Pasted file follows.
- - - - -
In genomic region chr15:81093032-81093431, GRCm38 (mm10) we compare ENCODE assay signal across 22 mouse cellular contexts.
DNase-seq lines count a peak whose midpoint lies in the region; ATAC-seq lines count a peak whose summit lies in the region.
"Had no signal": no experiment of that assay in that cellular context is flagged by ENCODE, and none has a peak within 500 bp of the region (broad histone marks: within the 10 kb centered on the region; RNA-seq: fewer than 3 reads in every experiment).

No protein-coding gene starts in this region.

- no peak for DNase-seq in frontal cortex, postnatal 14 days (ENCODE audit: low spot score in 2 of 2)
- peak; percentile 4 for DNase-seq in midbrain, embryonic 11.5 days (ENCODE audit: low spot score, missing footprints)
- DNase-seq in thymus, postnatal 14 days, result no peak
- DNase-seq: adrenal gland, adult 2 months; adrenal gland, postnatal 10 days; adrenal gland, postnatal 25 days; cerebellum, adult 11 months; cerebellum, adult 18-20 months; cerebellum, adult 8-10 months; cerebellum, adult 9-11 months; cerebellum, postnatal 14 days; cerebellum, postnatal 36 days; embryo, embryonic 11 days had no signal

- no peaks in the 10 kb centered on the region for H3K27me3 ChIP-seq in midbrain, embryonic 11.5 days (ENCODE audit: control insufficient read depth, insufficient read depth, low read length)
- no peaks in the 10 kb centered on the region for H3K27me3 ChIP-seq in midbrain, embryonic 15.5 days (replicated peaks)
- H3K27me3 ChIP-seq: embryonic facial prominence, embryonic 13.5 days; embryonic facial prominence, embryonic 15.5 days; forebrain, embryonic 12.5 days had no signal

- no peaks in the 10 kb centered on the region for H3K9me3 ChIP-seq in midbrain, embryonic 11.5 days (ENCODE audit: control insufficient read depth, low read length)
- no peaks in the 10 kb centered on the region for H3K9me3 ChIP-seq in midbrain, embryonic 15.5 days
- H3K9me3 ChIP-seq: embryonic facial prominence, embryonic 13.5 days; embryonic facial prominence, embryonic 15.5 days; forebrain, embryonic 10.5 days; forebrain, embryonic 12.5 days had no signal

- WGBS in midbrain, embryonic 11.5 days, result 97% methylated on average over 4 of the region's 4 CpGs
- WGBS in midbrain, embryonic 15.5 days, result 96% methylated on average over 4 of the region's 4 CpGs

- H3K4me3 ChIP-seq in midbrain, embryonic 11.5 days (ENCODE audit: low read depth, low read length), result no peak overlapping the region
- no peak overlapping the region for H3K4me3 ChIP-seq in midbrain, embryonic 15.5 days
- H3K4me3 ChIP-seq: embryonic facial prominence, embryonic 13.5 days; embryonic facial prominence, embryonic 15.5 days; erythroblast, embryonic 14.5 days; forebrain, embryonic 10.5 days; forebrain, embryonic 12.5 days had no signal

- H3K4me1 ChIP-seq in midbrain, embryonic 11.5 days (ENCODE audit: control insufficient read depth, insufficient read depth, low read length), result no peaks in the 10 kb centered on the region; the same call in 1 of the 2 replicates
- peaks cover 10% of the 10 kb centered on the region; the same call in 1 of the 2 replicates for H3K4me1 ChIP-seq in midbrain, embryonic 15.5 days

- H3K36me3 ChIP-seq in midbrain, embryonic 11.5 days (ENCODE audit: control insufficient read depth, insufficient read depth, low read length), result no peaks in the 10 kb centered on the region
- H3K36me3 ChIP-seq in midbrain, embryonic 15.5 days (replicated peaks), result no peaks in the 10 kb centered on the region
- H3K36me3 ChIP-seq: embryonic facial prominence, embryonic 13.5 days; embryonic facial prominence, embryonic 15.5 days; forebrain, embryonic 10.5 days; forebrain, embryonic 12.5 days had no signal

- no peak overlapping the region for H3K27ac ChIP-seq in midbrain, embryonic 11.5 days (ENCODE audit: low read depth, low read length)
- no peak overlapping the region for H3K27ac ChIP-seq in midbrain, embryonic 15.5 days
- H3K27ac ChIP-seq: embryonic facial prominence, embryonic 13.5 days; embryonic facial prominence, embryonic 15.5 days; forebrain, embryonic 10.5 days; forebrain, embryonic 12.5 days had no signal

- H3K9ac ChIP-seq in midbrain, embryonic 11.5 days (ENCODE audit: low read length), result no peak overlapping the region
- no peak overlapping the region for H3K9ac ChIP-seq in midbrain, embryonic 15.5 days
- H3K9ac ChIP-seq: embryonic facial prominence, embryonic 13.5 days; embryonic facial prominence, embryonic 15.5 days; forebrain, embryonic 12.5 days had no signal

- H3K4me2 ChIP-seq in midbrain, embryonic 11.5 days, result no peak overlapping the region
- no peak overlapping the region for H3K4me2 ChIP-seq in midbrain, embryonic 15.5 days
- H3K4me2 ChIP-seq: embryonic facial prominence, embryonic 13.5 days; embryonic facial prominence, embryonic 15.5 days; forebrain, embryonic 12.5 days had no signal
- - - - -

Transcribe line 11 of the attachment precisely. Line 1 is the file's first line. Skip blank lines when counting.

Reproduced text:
- H3K27me3 ChIP-seq: embryonic facial prominence, embryonic 13.5 days; embryonic facial prominence, embryonic 15.5 days; forebrain, embryonic 12.5 days had no signal